Regulatory Considerations

Validating Delta V systems often involves compliance with various regulatory bodies and industry standards, depending on the specific business use and application. Some of the key regulatory considerations include:

  1. FDA Regulations (21 CFR Part 11, cGMP): For pharmaceutical and biotechnology industries, Delta V systems must comply with FDA regulations for electronic records and electronic signatures, as well as current Good Manufacturing Practices  (cGMP).
  2. ISO Standards (ISO 9001, ISO 14971): Delta V systems used in regulated industries may need to comply with relevant ISO standards for quality management and risk management.
  3. Industry-Specific Standards (ISA, GAMP): Certain industries, such as process control and automation, may require adherence to standards set by organizations like the International Society of Automation (ISA) or the International Society for Pharmaceutical Engineering’s  (ISPE) Good Automated Manufacturing Practice (GAMP) guidelines.

Best Practices for Effective Validation

  • Adopting a Risk-Based Approach: Prioritizing validation efforts based on risk assessments and focusing on critical system components and processes.
  • Leveraging Automation Tools: Utilizing automated testing tools and scripts to streamline the validation process and improve efficiency.
  • Establishing Clear Roles and Responsibilities: Defining clear roles and responsibilities for all stakeholders involved in the validation process, including system owners, validation teams, and subject matter experts.
  • Maintaining Comprehensive Documentation: Documenting all validation activities, test results, deviations, and change controls to ensure traceability and compliance.
  • Fostering Collaboration and Communication: Encouraging open communication and collaboration among cross-functional teams, including process engineers, automation experts, and validation specialists.
  • Continuous Improvement: Regularly reviewing and updating validation processes, incorporating lessons learned and industry best practices.


Validating Delta V systems is a critical endeavor that requires a comprehensive understanding of the validation process, regulatory requirements, and best practices. By following a structured approach, addressing unique challenges, and adhering to regulatory guidelines, organizations can ensure the integrity, reliability, and compliance of their Delta V systems. Effective validation not only minimizes operational risks but also enhances process efficiency, product quality, and overall operational excellence.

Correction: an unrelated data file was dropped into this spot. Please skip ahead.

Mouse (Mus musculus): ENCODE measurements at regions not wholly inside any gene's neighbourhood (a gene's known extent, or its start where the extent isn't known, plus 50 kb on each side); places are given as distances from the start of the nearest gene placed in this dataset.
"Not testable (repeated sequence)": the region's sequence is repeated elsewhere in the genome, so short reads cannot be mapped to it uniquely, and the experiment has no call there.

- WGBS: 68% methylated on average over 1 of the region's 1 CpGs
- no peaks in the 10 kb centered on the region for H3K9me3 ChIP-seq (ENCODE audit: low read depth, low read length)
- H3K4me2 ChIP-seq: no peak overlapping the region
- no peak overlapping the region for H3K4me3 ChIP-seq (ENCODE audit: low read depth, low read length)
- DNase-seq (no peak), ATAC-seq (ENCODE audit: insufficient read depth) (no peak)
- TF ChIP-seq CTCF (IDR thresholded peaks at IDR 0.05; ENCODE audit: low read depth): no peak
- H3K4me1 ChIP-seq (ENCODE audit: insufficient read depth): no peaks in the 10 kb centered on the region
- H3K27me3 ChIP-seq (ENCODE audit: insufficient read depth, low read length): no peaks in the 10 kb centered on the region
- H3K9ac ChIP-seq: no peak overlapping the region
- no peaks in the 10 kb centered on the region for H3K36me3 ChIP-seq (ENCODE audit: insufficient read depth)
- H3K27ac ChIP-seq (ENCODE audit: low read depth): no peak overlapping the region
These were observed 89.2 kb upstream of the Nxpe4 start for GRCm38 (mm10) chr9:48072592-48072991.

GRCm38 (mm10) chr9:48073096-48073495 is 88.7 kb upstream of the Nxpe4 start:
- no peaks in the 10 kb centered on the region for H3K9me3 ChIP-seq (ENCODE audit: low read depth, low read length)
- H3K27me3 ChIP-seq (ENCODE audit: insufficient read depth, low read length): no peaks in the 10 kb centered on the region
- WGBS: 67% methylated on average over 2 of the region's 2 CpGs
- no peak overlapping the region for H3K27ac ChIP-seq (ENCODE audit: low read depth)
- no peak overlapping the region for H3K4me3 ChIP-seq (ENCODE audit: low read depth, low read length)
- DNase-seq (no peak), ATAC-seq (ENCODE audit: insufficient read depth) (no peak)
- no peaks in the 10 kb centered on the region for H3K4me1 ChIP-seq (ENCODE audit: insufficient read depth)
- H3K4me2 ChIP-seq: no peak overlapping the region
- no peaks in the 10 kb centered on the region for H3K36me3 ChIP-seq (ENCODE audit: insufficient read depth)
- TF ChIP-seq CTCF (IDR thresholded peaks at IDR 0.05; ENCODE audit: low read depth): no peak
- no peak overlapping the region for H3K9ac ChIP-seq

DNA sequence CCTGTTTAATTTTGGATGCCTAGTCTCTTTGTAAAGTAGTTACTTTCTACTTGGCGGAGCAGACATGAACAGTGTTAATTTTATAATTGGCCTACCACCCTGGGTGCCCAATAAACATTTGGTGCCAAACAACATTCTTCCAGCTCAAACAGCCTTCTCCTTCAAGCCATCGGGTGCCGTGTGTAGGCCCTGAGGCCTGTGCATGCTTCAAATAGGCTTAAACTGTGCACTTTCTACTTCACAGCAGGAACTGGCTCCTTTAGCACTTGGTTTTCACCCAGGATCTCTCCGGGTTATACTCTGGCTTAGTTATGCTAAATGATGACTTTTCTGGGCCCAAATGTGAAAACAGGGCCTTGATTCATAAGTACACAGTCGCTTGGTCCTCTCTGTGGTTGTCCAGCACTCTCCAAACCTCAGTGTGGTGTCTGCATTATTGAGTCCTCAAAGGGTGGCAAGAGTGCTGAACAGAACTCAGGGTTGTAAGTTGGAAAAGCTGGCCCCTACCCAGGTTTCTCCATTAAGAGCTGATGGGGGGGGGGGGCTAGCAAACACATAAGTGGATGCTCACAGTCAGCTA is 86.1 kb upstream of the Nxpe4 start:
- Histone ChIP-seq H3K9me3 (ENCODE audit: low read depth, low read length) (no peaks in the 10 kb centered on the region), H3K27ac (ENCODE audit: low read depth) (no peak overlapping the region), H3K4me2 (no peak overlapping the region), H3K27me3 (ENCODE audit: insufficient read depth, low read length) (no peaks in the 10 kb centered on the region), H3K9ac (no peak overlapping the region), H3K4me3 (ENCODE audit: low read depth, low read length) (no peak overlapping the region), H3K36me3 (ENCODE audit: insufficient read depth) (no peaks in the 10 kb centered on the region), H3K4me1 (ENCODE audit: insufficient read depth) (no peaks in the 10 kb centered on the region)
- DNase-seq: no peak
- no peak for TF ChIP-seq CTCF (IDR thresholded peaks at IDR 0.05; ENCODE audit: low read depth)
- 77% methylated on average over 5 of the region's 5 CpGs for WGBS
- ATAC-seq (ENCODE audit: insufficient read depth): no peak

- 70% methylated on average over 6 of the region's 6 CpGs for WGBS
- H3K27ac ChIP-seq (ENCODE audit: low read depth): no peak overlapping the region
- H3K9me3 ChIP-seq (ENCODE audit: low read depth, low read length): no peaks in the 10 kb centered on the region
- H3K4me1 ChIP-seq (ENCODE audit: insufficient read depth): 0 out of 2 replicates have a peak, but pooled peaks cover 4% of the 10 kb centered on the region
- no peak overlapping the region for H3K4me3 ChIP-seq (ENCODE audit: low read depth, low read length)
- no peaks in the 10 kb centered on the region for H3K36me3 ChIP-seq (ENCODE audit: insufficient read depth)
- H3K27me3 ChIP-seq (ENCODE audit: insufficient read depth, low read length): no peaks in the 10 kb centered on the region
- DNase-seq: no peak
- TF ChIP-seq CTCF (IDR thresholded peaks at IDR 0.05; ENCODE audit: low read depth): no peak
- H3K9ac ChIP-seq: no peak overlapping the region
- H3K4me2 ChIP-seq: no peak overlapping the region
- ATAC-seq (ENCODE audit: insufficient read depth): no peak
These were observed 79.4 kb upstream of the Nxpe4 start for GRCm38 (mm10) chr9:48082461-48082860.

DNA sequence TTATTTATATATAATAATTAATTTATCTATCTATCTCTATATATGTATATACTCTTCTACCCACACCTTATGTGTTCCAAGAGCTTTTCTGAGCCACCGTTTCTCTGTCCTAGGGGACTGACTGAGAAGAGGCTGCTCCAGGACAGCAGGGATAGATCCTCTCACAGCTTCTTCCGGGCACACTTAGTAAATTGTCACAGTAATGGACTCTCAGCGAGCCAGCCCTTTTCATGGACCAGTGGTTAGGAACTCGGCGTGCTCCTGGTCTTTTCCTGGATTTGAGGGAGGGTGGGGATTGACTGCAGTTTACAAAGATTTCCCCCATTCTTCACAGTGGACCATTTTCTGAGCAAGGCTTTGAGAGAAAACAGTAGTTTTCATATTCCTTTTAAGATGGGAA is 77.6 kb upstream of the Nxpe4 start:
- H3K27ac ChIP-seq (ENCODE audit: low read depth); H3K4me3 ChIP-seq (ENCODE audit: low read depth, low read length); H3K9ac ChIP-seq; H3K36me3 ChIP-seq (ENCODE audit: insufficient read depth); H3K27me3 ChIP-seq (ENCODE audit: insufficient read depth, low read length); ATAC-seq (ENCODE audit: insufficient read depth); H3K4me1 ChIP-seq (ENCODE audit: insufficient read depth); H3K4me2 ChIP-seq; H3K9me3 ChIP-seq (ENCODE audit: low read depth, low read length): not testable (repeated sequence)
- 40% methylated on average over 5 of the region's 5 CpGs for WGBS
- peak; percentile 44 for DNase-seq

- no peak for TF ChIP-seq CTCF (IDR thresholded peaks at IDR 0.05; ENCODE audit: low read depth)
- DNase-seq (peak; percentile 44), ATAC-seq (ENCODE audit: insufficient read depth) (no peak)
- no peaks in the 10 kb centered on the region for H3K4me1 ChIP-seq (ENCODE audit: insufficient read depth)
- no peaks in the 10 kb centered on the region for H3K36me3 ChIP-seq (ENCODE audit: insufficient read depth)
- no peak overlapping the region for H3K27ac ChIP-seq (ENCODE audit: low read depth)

About the Author


Sachin Bhandari – Head of CSV & Qualification Standards, Boehringer Ingelheim

A seasoned IT leader with over 25 years of progressive experience, Sachin Bhandari  specializes in digitizing quality processes and computer system validation (CSV). He possesses proven expertise in software quality, infrastructure qualification, GxP compliance, IT risk management, and program management across IT and pharmaceutical industries. Adept at delivering complex, enterprise-wide IT projects adhering to GXP, 21 CFR part 11, Annex-11, and GAMP 5 guidelines, Sachin has demonstrated proficiency in managing CSV initiatives and ensuring regulatory compliance.




Suggested Reading and References

  • “Validation of Automated Systems in the Pharmaceutical Industry” by the International Society for Pharmaceutical Engineering (ISPE)
  • “Good Automated Manufacturing Practice (GAMP) Guide” by the International Society for Pharmaceutical Engineering (ISPE)
  • “21 CFR Part 11: Electronic Records; Electronic Signatures” by the U.S. Food and Drug Administration (FDA)
  • “ISA-TR88.00.02: Machine and Unit Control Systems Integration” by the International Society of Automation (ISA)
  • “ISO 9001: Quality Management Systems – Requirements” by the International Organization for Standardization (ISO)
  • “ISO 14971: Medical Devices – Application of Risk Management to Medical Devices” by the International Organization for Standardization (ISO)
  • “Delta V Validation Resources” by Emerson Process Management